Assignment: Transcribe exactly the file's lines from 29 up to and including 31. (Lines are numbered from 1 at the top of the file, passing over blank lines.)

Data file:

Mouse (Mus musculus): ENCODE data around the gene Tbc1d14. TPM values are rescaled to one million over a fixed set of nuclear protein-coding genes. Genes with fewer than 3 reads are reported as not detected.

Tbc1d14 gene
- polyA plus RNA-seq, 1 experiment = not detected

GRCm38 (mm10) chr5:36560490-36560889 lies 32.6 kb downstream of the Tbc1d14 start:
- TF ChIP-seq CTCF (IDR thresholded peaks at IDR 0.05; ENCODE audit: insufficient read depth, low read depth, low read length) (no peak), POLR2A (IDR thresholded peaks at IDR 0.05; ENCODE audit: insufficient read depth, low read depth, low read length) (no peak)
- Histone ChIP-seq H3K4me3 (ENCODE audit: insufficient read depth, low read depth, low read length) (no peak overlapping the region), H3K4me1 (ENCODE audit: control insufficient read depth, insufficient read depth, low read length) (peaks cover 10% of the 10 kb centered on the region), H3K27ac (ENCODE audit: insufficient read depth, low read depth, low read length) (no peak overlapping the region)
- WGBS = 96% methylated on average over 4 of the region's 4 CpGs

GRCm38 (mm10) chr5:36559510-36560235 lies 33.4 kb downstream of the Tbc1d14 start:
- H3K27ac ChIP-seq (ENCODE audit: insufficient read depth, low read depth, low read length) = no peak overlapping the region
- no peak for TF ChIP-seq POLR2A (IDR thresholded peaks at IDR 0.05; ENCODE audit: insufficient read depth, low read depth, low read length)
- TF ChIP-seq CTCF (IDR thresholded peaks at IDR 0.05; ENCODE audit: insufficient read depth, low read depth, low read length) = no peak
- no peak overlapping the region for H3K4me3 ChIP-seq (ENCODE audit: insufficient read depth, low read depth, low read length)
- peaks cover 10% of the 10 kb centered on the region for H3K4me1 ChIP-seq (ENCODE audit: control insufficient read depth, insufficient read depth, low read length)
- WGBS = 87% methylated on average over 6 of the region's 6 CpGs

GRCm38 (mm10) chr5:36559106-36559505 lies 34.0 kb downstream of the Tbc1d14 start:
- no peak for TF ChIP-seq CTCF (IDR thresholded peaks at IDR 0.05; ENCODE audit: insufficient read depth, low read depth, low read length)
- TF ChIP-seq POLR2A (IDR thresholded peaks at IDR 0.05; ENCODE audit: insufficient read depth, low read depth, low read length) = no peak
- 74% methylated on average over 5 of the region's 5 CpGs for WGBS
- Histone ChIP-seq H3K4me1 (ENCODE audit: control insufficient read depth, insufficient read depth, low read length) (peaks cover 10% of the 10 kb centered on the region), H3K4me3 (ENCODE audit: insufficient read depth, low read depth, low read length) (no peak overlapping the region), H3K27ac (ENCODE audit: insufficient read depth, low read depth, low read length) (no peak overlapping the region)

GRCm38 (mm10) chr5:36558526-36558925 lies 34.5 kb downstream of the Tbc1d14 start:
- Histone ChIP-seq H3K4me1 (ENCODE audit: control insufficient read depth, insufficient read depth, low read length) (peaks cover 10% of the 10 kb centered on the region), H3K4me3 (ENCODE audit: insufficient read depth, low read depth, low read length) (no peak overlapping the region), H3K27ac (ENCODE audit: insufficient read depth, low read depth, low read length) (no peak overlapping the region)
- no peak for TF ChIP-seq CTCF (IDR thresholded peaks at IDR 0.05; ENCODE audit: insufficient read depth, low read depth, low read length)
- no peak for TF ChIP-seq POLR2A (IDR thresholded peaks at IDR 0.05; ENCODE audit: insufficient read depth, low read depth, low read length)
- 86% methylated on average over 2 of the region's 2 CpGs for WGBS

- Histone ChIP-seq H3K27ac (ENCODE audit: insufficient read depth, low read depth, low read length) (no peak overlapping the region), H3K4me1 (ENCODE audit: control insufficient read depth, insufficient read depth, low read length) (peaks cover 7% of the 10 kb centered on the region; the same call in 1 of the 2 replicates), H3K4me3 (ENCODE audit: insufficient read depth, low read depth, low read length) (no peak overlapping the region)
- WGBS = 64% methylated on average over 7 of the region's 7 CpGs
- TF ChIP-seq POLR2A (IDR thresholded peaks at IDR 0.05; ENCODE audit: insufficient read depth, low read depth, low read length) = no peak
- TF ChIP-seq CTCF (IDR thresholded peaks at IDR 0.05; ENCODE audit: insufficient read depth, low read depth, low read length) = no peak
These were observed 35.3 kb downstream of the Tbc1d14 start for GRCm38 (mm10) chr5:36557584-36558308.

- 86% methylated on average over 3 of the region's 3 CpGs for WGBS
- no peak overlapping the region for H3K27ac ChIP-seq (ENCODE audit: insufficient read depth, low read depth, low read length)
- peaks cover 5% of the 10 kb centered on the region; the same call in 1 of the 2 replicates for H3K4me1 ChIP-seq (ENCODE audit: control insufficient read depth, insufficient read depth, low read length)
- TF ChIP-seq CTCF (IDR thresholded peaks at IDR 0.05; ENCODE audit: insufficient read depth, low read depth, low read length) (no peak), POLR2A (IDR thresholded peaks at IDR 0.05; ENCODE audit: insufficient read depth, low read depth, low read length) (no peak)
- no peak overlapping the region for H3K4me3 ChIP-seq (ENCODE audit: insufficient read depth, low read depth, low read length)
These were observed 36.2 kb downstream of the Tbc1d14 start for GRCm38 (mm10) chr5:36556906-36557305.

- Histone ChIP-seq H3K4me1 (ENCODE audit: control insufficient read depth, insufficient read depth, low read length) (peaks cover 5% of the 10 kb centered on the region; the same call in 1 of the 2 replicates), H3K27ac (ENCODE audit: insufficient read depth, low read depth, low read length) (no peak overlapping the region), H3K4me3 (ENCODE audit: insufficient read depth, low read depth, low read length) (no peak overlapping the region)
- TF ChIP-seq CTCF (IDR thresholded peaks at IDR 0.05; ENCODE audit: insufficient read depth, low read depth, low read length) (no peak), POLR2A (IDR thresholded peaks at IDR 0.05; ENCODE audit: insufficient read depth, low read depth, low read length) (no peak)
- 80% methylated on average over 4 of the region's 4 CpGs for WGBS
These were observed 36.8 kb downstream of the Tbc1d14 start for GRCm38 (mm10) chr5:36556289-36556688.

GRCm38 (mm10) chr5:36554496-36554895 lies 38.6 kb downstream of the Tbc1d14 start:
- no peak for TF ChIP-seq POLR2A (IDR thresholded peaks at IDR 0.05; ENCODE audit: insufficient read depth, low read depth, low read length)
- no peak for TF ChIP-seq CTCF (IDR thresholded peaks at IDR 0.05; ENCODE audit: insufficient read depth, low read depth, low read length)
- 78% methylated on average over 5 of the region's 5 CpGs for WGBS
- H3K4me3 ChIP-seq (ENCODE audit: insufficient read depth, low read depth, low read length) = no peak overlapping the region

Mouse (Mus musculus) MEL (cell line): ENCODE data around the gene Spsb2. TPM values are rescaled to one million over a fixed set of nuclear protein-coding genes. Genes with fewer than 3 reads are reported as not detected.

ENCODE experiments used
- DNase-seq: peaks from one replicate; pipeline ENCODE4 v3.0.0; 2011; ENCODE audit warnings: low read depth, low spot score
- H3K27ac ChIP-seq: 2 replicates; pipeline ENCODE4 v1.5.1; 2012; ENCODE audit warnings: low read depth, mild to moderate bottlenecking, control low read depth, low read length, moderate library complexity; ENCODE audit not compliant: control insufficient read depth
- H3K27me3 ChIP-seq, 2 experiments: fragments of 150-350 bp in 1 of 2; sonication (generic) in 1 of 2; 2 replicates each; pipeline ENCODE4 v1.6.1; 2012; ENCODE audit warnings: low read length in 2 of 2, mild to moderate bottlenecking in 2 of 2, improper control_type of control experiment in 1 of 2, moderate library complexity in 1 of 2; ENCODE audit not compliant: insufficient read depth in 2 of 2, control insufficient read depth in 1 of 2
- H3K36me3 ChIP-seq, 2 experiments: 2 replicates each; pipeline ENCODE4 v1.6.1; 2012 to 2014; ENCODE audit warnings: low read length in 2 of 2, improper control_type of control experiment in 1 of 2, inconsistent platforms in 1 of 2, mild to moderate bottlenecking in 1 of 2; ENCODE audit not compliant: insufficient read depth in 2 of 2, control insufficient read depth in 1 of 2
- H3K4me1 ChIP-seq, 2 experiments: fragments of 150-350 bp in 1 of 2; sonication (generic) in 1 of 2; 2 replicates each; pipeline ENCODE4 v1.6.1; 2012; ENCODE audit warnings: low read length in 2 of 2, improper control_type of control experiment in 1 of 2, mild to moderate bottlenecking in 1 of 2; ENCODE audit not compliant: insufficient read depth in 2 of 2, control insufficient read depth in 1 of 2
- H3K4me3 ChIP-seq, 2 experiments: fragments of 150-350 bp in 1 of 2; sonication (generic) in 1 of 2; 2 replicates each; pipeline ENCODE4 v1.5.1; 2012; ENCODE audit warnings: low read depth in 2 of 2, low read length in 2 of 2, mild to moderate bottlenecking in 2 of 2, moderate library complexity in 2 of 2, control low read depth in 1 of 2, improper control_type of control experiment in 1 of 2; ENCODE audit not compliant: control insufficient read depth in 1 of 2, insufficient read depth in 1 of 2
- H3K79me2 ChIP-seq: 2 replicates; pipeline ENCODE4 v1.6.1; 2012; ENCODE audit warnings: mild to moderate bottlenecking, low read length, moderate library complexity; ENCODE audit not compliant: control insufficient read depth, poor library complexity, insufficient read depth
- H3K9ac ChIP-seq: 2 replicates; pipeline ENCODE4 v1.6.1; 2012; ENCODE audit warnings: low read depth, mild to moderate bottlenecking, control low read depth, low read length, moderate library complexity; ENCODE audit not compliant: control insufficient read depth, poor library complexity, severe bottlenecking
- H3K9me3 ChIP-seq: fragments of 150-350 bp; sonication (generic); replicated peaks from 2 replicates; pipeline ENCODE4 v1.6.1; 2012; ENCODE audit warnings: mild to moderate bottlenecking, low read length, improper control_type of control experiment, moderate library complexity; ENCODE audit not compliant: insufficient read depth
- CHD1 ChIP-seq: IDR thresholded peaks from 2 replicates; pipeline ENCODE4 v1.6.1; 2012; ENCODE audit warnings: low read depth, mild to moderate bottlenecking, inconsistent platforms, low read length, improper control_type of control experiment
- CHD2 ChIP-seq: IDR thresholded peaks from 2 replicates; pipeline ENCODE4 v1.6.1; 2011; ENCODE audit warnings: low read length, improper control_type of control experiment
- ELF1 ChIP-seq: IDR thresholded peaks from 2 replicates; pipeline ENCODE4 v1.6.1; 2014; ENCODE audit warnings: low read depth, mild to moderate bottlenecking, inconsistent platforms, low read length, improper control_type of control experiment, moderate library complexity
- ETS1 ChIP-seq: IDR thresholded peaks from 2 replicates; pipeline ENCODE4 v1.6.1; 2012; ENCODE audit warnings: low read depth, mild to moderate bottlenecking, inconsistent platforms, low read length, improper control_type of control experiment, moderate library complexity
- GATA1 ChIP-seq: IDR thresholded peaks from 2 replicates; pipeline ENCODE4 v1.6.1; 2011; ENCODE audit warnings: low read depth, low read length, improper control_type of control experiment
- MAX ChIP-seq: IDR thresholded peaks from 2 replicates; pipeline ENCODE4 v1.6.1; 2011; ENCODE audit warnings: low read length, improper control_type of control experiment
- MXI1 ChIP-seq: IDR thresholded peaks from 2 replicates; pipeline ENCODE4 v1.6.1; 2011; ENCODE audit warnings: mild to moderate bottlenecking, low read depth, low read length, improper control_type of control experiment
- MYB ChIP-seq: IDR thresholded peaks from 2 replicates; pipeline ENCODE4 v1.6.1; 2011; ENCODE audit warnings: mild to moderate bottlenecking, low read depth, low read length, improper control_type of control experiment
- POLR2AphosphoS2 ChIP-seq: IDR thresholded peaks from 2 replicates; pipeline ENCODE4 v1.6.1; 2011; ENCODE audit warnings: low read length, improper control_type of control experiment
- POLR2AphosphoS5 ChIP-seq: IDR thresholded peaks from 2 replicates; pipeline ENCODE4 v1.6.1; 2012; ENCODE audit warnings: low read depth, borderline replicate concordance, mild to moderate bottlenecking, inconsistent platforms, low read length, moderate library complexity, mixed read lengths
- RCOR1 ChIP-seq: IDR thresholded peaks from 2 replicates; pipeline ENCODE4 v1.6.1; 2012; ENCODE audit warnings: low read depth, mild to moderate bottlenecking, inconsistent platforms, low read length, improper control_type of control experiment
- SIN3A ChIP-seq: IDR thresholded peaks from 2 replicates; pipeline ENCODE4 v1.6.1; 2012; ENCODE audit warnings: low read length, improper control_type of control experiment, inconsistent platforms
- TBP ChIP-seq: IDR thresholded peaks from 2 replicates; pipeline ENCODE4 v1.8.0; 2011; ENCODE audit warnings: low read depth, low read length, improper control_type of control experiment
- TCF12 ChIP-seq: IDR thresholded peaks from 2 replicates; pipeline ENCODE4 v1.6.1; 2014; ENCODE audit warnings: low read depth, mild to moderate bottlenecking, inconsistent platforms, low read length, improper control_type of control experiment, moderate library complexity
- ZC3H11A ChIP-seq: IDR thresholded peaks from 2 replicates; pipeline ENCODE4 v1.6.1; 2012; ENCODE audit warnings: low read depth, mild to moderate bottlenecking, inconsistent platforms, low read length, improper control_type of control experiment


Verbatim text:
These were observed 35.3 kb downstream of the Tbc1d14 start for GRCm38 (mm10) chr5:36557584-36558308.

- 86% methylated on average over 3 of the region's 3 CpGs for WGBS
- no peak overlapping the region for H3K27ac ChIP-seq (ENCODE audit: insufficient read depth, low read depth, low read length)